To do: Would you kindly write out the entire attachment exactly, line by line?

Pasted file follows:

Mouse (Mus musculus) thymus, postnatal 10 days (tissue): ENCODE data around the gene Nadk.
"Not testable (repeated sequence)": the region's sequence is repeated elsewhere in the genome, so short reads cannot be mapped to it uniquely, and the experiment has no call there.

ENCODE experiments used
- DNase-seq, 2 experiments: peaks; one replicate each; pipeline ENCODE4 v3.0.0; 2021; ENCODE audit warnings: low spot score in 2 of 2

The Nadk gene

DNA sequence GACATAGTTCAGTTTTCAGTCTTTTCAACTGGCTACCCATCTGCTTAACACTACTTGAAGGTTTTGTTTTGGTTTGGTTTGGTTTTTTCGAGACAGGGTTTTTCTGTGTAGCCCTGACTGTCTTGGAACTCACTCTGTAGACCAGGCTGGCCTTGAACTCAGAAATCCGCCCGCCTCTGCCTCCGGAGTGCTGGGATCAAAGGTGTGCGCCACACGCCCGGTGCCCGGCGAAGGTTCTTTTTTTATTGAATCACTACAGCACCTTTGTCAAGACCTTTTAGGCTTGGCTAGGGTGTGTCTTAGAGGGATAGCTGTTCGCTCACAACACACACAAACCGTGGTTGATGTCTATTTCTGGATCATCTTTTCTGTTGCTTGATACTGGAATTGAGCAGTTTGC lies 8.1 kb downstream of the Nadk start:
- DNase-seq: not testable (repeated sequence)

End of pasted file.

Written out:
Mouse (Mus musculus) thymus, postnatal 10 days (tissue): ENCODE data around the gene Nadk.
"Not testable (repeated sequence)": the region's sequence is repeated elsewhere in the genome, so short reads cannot be mapped to it uniquely, and the experiment has no call there.

ENCODE experiments used
- DNase-seq, 2 experiments: peaks; one replicate each; pipeline ENCODE4 v3.0.0; 2021; ENCODE audit warnings: low spot score in 2 of 2

The Nadk gene

DNA sequence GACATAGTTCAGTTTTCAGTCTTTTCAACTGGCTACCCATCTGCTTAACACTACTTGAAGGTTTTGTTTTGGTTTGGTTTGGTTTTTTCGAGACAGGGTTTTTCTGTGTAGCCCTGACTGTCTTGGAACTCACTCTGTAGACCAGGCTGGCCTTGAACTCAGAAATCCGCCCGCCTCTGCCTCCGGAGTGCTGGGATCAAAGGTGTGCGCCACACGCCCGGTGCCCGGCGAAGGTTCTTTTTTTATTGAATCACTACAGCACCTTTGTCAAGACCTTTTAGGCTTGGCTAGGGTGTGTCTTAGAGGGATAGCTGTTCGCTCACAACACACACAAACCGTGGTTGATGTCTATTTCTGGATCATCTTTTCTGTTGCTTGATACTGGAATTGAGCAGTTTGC lies 8.1 kb downstream of the Nadk start:
- DNase-seq: not testable (repeated sequence)